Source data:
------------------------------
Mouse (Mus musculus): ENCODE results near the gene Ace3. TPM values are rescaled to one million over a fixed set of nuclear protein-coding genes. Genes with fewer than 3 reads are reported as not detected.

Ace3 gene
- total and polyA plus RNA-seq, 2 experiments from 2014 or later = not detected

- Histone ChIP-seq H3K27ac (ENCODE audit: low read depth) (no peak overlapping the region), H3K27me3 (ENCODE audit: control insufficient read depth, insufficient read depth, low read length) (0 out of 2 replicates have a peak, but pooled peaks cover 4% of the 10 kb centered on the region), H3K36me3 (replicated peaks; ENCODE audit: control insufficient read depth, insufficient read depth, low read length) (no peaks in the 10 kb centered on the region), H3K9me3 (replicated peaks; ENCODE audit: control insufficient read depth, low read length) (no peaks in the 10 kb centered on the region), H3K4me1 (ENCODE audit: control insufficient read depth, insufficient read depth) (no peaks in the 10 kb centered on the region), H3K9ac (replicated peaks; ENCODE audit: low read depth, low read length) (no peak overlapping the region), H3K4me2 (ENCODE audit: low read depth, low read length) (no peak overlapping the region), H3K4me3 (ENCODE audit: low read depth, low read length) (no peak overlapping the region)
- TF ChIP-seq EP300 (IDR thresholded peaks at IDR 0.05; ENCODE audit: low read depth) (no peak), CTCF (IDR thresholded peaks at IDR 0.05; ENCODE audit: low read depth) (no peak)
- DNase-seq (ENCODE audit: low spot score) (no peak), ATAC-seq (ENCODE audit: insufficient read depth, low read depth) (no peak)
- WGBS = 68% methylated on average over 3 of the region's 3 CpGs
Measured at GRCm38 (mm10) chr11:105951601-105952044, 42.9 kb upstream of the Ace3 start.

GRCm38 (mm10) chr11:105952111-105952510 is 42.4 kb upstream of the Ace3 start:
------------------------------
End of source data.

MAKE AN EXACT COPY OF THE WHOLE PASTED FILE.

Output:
Mouse (Mus musculus): ENCODE results near the gene Ace3. TPM values are rescaled to one million over a fixed set of nuclear protein-coding genes. Genes with fewer than 3 reads are reported as not detected.

Ace3 gene
- total and polyA plus RNA-seq, 2 experiments from 2014 or later = not detected

- Histone ChIP-seq H3K27ac (ENCODE audit: low read depth) (no peak overlapping the region), H3K27me3 (ENCODE audit: control insufficient read depth, insufficient read depth, low read length) (0 out of 2 replicates have a peak, but pooled peaks cover 4% of the 10 kb centered on the region), H3K36me3 (replicated peaks; ENCODE audit: control insufficient read depth, insufficient read depth, low read length) (no peaks in the 10 kb centered on the region), H3K9me3 (replicated peaks; ENCODE audit: control insufficient read depth, low read length) (no peaks in the 10 kb centered on the region), H3K4me1 (ENCODE audit: control insufficient read depth, insufficient read depth) (no peaks in the 10 kb centered on the region), H3K9ac (replicated peaks; ENCODE audit: low read depth, low read length) (no peak overlapping the region), H3K4me2 (ENCODE audit: low read depth, low read length) (no peak overlapping the region), H3K4me3 (ENCODE audit: low read depth, low read length) (no peak overlapping the region)
- TF ChIP-seq EP300 (IDR thresholded peaks at IDR 0.05; ENCODE audit: low read depth) (no peak), CTCF (IDR thresholded peaks at IDR 0.05; ENCODE audit: low read depth) (no peak)
- DNase-seq (ENCODE audit: low spot score) (no peak), ATAC-seq (ENCODE audit: insufficient read depth, low read depth) (no peak)
- WGBS = 68% methylated on average over 3 of the region's 3 CpGs
Measured at GRCm38 (mm10) chr11:105951601-105952044, 42.9 kb upstream of the Ace3 start.

GRCm38 (mm10) chr11:105952111-105952510 is 42.4 kb upstream of the Ace3 start: